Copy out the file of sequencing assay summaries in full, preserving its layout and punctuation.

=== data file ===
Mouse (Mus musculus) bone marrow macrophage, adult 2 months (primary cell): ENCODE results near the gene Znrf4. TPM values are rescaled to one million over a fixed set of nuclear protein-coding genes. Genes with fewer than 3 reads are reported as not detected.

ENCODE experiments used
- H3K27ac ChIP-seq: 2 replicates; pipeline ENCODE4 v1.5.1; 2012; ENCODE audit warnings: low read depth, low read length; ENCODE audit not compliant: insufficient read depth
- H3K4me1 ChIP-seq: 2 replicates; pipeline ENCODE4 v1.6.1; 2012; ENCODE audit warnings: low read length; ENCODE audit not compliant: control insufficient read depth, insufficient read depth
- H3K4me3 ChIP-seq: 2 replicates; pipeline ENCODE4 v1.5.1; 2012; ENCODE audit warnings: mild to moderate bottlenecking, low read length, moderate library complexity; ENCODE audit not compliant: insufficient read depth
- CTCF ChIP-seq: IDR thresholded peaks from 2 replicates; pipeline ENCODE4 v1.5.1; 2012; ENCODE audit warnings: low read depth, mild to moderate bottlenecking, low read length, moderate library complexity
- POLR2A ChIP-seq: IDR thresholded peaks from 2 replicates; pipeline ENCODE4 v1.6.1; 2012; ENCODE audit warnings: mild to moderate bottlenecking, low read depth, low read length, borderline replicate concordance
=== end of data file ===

Mouse (Mus musculus) bone marrow macrophage, adult 2 months (primary cell): ENCODE results near the gene Znrf4. TPM values are rescaled to one million over a fixed set of nuclear protein-coding genes. Genes with fewer than 3 reads are reported as not detected.

ENCODE experiments used
- H3K27ac ChIP-seq: 2 replicates; pipeline ENCODE4 v1.5.1; 2012; ENCODE audit warnings: low read depth, low read length; ENCODE audit not compliant: insufficient read depth
- H3K4me1 ChIP-seq: 2 replicates; pipeline ENCODE4 v1.6.1; 2012; ENCODE audit warnings: low read length; ENCODE audit not compliant: control insufficient read depth, insufficient read depth
- H3K4me3 ChIP-seq: 2 replicates; pipeline ENCODE4 v1.5.1; 2012; ENCODE audit warnings: mild to moderate bottlenecking, low read length, moderate library complexity; ENCODE audit not compliant: insufficient read depth
- CTCF ChIP-seq: IDR thresholded peaks from 2 replicates; pipeline ENCODE4 v1.5.1; 2012; ENCODE audit warnings: low read depth, mild to moderate bottlenecking, low read length, moderate library complexity
- POLR2A ChIP-seq: IDR thresholded peaks from 2 replicates; pipeline ENCODE4 v1.6.1; 2012; ENCODE audit warnings: mild to moderate bottlenecking, low read depth, low read length, borderline replicate concordance